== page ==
Clean code is something talked about a great deal in software development circles. There are two main books that people will site when they discuss clean code. The first one called Clean Code, A Handbook of Agile Software Crafstmanship by Robert C. Martin and Refactoring, Improving the design of existing code by Martin Fowler. These are great books and I will talk more about them at a later date. Today I would like to discuss one of the The Clean Code Talks that Google has put out that is led by Misko Hevery.
“The Clean Code Talks — Inheritance, Polymorphism, & Testing” is the name of this talk, it is one of a series that Google has online. Misko starts off with a interesting and provocative statement, “Most ifs can be replaced by Polymorphism.” I know I have used a lot of if statements in my daily coding. So at first I wasn’t sure if this was possible. The reason why we would want to do this is that code without ifs is:
- Easier to read
- Easier to test
- Easier to maintain
He then suggests we should use polymorphism when objects should behave differently based on the state or we check the same condition multiple times. The place where he confirms that you must use conditionals is when we need to compare primitives objects. To help your code become if free we should never return nulls in our code, we should instead return a Null Object or an empty list. From my experience I can see this being very helpful as I remember many bugs that required adding a null check to fix. Along this line we should also never return an error code but throw an exception.
Now we should go ahead and create a lot of sub-classes right? As ESPN Gameday analyst Lee Corso would say, “Not so fast my friend!” Misko points out we need to walk a fine line and avoid “Rampant Subclassing”, this can create a unmanageable hierarchy.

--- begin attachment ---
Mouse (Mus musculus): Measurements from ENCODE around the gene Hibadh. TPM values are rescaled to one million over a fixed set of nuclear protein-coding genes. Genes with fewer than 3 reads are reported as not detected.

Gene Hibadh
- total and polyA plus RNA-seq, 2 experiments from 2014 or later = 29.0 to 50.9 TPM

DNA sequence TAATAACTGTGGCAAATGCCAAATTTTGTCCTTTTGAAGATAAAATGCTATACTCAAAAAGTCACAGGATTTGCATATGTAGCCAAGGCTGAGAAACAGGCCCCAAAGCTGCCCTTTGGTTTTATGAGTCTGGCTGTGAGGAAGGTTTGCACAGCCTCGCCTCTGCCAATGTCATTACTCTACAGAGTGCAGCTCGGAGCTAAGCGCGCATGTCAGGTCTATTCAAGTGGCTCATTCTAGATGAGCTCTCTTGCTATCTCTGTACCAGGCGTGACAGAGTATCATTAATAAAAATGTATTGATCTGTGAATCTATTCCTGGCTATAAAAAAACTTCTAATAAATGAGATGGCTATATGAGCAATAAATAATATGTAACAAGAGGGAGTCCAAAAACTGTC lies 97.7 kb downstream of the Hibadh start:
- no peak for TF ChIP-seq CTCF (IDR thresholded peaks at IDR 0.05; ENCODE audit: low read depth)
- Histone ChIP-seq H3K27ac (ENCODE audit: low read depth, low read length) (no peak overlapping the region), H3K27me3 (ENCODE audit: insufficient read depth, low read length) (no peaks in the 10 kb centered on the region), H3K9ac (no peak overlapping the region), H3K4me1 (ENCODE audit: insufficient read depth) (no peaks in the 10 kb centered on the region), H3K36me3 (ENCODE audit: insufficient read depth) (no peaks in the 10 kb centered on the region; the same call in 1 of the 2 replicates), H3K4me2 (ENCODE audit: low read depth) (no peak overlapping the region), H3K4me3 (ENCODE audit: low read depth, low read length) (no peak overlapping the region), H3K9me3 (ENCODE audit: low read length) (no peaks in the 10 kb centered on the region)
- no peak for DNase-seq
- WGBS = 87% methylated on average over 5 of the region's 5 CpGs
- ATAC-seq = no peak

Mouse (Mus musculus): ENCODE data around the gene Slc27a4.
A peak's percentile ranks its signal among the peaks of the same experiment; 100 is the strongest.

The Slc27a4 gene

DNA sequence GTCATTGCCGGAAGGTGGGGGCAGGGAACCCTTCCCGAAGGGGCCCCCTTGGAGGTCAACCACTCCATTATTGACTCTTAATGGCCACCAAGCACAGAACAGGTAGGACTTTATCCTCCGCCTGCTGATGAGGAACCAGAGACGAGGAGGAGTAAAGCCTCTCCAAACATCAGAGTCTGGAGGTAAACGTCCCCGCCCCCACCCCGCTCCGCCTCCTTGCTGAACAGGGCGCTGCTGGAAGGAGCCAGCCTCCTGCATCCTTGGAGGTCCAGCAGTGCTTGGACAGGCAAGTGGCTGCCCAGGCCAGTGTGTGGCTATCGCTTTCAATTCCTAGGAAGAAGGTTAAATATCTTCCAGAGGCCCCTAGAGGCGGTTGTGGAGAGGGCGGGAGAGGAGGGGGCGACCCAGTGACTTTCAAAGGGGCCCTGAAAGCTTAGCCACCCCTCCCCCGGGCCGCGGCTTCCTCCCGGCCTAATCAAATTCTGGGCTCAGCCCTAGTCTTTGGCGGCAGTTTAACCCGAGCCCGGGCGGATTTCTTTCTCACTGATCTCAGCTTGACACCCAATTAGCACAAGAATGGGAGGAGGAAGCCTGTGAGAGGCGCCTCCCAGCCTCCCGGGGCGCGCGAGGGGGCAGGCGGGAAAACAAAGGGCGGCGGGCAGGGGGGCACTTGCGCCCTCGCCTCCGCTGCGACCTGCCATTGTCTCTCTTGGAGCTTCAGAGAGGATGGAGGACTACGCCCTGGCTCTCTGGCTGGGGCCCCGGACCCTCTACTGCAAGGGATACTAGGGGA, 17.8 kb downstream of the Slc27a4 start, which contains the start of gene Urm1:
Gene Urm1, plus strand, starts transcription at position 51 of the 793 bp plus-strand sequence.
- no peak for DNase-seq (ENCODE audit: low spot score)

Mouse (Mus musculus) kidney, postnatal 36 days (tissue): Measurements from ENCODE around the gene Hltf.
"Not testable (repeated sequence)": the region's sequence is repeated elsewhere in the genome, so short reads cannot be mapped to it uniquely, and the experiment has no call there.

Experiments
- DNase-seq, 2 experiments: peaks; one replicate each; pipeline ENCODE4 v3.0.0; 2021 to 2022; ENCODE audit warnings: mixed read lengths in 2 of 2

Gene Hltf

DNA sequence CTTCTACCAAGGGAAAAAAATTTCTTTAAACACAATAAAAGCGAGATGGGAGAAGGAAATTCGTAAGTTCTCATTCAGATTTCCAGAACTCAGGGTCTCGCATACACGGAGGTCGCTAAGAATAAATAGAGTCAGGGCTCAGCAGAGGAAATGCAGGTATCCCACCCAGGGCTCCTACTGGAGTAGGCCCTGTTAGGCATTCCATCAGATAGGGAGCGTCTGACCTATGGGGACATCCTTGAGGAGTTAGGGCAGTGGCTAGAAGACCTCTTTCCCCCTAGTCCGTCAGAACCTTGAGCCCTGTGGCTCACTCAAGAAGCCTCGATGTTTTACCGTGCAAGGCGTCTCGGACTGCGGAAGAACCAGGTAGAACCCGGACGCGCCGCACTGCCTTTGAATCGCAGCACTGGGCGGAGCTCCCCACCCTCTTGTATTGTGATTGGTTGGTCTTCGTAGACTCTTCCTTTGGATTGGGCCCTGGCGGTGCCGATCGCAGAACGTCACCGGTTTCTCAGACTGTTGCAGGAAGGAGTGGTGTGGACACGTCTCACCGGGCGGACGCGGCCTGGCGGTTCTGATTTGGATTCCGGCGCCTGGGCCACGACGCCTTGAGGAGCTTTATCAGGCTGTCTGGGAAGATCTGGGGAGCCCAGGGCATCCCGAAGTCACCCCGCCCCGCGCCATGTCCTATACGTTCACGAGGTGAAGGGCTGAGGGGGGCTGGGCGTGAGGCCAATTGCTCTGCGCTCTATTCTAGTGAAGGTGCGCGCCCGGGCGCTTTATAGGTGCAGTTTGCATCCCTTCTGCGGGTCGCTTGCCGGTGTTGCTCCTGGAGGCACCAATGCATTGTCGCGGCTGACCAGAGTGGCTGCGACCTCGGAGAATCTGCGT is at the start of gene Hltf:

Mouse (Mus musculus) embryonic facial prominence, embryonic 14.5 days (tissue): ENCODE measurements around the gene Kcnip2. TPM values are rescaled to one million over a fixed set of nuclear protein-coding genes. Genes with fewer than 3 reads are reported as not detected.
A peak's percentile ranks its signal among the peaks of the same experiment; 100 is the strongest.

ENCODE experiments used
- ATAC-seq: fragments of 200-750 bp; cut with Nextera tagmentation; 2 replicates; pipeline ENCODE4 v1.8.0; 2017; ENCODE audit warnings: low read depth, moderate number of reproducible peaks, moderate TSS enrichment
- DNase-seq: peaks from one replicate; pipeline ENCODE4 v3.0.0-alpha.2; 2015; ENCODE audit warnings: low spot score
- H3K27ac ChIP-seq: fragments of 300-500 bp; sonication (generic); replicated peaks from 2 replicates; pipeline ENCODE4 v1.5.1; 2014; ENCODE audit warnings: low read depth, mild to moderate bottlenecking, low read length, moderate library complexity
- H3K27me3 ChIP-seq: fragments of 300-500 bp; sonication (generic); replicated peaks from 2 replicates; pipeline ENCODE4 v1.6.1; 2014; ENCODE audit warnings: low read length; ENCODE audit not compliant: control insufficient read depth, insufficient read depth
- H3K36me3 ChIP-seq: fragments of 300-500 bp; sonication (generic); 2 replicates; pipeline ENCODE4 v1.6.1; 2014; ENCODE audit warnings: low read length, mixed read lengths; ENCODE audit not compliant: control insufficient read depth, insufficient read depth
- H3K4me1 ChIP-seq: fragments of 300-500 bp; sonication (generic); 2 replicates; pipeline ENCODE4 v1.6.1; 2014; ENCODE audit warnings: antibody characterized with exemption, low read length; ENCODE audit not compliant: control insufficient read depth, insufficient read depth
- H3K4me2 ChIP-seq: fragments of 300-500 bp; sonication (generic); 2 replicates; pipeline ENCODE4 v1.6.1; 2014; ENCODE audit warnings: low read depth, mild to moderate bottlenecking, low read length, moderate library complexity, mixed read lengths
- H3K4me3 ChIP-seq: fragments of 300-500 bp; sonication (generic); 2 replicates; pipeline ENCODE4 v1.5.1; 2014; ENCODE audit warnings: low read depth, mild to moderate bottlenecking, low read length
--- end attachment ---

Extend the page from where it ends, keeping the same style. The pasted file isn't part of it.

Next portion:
State Based Behavior
When we have a conditional that chooses different behavior based on the object we should consider using polymorphism. We can make the original method abstract and then take each portion of the conditional to the overriding method of the subclass. This is from Martin Fowler’s book called Refactoring. Misko talks through an example of this in code where there is a switch statement where we replace the switch statement with a sub-classes of types of birds. The next segment he goes through an example that models a mathematical operation.
In summary of this section he recaps that polymorphic solutions are usually better because, new behavior could be added without having the source code and each operation is broken into a separate file that is easier to test or understand. We should try to replace conditionals with polymorphism. A switch statement should be reworked with sub-classes. If statements should also be replaced but, if it is a primitive comparison it can’t be replaced.
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